Perl Weekly Challenge: Week 220

Challenge 1:

Common Characters

You are given a list of words.

Write a script to return the list of common characters (sorted alphabeticall) found in every word of the given list.

Example 1
Input: @words = ("Perl", "Rust", "Raku")
Output: ("r")
Example 2
Input: @words = ("love", "live", "leave")
Output: ("e", "l", "v")

Everyone loves one-liners right? Here's a one-liner in Raku that solves this challenge.

Starting from the middle and working outwards, first the command-line arguments which represent words are split into arrays of characters with .map() and .comb(). A second .map() also converts the characters to lower case. The [∩] operator returns the intersection of these arrays. The return type is a Set which is a kind of hash so you need .keys() to actually get the intersecting characters out. The characters are then sorted in ascending alphabetical order with .sort() and the rest of the code is just for printing them out nicely in the style of the examples.

say q{("}, ([∩] @*{ ${ $ }) })).keys.sort.join(q{", "}), q{")}

(Full code on Github.)

Perl, as usual, requires more work. I had to make my own quick and dirty intersection() function which looks like this:

sub intersection {

It takes two parameters, a reference to an list of arrays and the number of arrays. I probably didn't need the second parameter as this can be calculated based on the first but I told you this is quick and dirty.

    my ($arrays, $n) = @_;

Every character in each array is counted in a hash imaginatively named %count. The keys of this hash are the characters and the values the number of times the character occurs.

    my %count;

    for my $arr (@{$arrays}) {
        for my $char (@{$arr}) {

If the number of occurrences is greater than $n it means the character has occurred in every set. Well, this does coincidentally work for the examples but it easily might not. For instance the input ("aaa", "b" "c") would falsely return "a" as the intersection. Did I mention that this is quick and dirty?

The proper way I think would have been to first find the unique characters in each separate array and then add them to %count.

    return grep { $count{$_} >= $n} keys %count;

Whatever the merits of intersection(), armed with it, the rest of the script works the same as the Raku version.

my @words = map { [map { lc } split //] } @ARGV;
my @common = intersection(\@words, scalar @ARGV);

say q{("}, (join q{", "}, sort @common), q{")};

(Full code on Github.)

Challenge 2:


You are given an array of integers, @ints.

An array is squareful if the sum of every pair of adjacent elements is a perfect square.

Write a script to find all the permutations of the given array that are squareful.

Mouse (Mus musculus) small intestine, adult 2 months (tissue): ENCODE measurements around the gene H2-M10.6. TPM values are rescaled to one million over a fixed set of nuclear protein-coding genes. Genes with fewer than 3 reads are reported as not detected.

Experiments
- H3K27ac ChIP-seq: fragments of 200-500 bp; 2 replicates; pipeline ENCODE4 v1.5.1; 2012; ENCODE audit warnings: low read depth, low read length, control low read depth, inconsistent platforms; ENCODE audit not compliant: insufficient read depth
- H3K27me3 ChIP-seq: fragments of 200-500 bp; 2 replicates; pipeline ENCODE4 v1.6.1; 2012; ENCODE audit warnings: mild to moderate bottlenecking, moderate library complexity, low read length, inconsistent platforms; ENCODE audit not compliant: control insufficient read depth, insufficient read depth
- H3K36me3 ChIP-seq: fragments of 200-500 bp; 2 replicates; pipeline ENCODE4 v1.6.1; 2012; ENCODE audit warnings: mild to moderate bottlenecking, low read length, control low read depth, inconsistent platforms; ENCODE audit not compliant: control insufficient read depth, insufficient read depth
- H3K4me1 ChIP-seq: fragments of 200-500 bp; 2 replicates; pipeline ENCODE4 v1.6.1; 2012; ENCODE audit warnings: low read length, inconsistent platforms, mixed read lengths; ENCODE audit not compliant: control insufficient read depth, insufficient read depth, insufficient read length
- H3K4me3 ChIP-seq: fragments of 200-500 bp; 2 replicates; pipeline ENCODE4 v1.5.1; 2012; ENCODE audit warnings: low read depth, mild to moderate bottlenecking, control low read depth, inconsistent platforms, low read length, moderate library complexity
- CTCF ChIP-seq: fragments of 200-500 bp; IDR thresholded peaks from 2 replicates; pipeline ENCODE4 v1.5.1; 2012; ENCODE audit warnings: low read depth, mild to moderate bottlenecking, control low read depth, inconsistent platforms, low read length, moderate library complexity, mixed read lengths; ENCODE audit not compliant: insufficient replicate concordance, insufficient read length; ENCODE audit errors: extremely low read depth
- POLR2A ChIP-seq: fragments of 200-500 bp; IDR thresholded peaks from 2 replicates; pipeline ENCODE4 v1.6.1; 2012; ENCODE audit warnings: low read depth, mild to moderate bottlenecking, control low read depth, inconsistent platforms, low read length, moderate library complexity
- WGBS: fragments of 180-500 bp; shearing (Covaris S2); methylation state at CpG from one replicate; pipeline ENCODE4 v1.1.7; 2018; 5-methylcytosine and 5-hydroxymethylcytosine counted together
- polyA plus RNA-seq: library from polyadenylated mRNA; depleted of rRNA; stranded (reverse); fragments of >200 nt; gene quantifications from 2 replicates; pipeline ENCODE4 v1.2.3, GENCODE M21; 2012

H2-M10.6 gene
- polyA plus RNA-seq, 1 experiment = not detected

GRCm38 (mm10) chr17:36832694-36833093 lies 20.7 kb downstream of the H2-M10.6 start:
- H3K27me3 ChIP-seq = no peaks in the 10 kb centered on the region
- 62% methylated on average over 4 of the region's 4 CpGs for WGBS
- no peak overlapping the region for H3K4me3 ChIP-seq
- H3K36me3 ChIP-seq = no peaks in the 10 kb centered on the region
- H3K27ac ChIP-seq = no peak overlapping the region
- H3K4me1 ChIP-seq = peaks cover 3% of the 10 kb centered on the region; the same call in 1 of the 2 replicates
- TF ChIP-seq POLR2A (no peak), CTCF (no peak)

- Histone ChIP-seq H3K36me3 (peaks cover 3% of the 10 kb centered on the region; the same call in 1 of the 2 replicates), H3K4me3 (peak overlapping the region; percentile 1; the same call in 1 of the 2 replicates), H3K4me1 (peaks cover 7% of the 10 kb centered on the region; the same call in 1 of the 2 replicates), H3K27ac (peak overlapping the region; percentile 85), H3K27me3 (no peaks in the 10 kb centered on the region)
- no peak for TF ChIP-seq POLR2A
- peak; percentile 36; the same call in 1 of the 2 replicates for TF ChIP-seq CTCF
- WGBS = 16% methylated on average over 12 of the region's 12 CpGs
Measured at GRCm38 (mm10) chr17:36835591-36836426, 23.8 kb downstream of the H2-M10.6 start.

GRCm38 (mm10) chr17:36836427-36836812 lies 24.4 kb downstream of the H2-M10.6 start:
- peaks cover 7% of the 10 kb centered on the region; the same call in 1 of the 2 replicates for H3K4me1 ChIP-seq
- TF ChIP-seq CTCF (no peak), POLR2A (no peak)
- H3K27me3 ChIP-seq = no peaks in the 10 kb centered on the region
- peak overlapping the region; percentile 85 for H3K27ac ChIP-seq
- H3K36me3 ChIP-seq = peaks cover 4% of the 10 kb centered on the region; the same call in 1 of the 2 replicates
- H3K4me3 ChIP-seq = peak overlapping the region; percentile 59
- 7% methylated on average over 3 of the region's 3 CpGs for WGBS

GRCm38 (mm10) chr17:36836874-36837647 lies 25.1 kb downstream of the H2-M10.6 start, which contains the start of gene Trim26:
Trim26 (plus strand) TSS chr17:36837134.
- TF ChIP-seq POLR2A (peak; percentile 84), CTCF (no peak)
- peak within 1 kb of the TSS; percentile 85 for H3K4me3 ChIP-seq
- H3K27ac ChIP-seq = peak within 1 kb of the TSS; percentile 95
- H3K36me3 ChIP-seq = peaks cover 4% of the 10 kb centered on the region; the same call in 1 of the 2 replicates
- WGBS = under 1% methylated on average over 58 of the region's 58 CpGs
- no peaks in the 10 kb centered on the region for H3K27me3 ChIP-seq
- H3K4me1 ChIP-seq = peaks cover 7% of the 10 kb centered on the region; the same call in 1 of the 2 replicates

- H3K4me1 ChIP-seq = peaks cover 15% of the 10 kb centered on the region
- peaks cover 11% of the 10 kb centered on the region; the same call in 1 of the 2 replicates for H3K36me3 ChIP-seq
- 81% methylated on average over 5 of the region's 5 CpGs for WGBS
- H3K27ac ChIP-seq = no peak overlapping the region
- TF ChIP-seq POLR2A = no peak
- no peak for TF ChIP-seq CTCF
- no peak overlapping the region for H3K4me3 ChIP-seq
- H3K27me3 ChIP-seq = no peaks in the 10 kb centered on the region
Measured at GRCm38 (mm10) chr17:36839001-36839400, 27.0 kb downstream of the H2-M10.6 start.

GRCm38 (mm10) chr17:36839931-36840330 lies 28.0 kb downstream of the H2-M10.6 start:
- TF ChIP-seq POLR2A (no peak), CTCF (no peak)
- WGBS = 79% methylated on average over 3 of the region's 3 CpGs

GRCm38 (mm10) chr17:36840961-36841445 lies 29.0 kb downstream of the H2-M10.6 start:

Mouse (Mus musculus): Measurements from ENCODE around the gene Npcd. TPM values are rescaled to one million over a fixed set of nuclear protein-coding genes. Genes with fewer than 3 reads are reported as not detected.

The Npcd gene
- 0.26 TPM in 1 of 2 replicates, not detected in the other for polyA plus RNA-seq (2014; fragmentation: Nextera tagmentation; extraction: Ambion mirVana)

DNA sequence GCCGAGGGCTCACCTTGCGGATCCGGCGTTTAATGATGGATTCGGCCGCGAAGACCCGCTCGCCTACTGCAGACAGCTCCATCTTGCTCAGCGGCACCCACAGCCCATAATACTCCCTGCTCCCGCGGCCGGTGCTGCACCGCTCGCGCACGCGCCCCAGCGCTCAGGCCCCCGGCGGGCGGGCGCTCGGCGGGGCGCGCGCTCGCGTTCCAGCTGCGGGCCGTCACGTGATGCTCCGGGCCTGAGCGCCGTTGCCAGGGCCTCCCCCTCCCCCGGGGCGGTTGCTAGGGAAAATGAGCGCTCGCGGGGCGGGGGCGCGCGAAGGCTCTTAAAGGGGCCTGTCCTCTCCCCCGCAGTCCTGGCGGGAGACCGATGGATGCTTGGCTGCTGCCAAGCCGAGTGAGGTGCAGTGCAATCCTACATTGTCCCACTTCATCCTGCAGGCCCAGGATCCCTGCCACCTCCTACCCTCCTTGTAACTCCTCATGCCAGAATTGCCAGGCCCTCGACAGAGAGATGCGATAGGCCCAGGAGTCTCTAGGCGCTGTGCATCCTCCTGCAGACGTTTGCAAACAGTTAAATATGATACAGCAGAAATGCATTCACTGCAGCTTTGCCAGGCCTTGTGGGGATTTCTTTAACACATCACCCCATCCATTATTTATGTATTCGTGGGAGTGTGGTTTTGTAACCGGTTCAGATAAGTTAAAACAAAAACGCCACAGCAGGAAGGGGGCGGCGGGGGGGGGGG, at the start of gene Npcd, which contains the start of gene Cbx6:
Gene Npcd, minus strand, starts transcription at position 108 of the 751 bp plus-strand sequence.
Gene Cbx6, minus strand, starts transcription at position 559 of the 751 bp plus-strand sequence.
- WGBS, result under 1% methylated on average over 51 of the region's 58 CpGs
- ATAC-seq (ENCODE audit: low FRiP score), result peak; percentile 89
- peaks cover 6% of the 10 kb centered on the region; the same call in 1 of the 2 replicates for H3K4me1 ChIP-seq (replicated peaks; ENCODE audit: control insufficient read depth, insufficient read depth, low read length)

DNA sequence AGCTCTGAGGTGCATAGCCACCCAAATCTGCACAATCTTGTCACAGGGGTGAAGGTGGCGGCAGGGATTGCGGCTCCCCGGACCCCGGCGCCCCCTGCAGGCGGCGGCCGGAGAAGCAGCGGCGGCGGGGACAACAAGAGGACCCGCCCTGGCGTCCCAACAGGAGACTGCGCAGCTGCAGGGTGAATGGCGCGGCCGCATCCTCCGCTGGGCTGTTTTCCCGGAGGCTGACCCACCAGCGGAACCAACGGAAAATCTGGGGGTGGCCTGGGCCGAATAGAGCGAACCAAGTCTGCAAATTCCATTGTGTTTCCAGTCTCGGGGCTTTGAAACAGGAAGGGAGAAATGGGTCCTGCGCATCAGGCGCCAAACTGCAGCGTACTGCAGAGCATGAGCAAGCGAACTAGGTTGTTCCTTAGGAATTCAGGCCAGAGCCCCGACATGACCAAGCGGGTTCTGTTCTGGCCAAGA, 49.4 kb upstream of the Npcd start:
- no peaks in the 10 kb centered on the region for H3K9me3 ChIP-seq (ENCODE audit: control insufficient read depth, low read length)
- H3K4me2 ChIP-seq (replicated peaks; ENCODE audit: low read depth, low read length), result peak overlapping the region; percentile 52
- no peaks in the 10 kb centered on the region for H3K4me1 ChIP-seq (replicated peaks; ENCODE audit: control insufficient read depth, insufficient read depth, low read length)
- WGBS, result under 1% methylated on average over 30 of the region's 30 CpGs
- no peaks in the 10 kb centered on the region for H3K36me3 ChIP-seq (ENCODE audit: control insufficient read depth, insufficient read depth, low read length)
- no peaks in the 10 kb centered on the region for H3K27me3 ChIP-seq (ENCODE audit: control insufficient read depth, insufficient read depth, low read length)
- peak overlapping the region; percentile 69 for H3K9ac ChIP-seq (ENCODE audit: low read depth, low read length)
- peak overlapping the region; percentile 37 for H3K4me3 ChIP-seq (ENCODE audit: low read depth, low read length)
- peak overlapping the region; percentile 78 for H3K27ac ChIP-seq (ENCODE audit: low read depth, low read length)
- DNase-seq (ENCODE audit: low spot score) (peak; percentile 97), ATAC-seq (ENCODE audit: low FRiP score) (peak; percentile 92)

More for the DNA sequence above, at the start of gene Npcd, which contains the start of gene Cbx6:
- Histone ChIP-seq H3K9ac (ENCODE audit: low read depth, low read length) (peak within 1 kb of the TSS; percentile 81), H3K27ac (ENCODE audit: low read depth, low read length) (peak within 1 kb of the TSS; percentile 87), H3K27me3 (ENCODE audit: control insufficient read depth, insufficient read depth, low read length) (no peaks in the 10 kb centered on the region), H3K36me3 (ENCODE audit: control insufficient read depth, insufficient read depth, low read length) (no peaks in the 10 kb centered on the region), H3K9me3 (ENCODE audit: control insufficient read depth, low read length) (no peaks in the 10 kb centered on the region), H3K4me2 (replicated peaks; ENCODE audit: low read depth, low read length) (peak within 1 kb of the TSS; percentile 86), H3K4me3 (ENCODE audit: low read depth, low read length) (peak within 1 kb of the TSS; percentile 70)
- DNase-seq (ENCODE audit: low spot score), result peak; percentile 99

Example 1
Input: @ints = (1, 17, 8)
Output: (1, 8, 17), (17, 8, 1)

(1, 8, 17) since 1 + 8 => 9, a perfect square and also 8 + 17 => 25 is perfect square too.
(17, 8, 1) since 17 + 8 => 25, a perfect square and also 8 + 1 => 9 is perfect square too.
Example 2
Input: @ints = (2, 2, 2)
Output: (2, 2, 2)

There is only one permutation possible.

Once I understood what the problem was actually trying to say, this became quite simple in Raku.

This is a variable which will hold our results.

my @results;

Then we find all the permutations of the input array with .permutations().

for @ints.permutations -> $perm {

At the start we are going to optimistically assume the permutation is squareful.

    my $squareful = True;

Then we go through each pair of elements in the permutation...

    for 1 .. @$perm.end -> $n {

...check if the square root of their total is an integer. If it is not...

        if sqrt(@$perm[$n - 1] + @$perm[$n]) % 1 != 0 {

the permutation is not squareful; we can abandon ship.

            $squareful = False;

If it turns out to actually be squareful, the permutation is joined up into a string and added to @results. The extra text which is concatenated is to help make the output look like that in the example.

    if $squareful {
        @results.push(q{(} ~ @$perm.join(q{, }) ~ q{)});

Once we have all the results, we can print them out comma-separated. There is one small step to take first. .permutations() doesn't distinguish between i.e. (1, 2, 3) and (3,2, 1); it will treat them as different permutations so we may end up with duplicates in our output. (As with example 2 for instance.) So we have to add a call to .unique() to filter those duplicates out.

@results.unique.join(q{, }).say;

(Full code on Github.)

Translating my Raku solution to Perl had the perennial problem of missing functionality. Luckily I have long had permute() and unique() routines from previous challenges so that wasn't a big deal.

my @results;

my @permutations;
permute { push @permutations, \@_; } @ARGV;

for my $perm (@permutations) {

Also using 1 and undef instead of the missing True and False is also trivial to change.

    my $squareful = 1;

    for my $n (1 .. scalar @{$perm} - 1) {

But what really gave me a hard time is that the % operator works differently in Perl. I don't know if it is mathematically "better" or "worse" than the way Raku's version works but I was unable to get it to provide the same functionality.

So Instead I made getting the square root of a pair of elements a separate step.

        my $root = sqrt($perm->[$n - 1] + $perm->[$n]);

I used that value and ran it through the int() function. If the two numbers are unequal this means the square root is not an integer. Again, being mathematically challenged, I don't know if there is a simpler work around but this worked for me.

        if ($root != int $root) {
            $squareful = undef;

    if ($squareful) {
        push @results, q{(} . (join q{, }, @{$perm}) . q{)};

say join q{, }, unique(@results);

(Full code on Github.)